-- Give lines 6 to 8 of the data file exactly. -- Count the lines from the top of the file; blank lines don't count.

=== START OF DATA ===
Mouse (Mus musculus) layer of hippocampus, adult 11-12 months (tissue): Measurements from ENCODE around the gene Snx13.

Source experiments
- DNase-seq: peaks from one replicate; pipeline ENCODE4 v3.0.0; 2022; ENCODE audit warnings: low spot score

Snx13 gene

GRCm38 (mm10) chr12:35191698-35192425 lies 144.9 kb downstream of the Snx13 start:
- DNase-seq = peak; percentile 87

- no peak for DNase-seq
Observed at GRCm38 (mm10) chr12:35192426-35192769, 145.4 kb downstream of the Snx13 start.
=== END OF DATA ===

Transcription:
- DNase-seq = peak; percentile 87

- no peak for DNase-seq
Observed at GRCm38 (mm10) chr12:35192426-35192769, 145.4 kb downstream of the Snx13 start.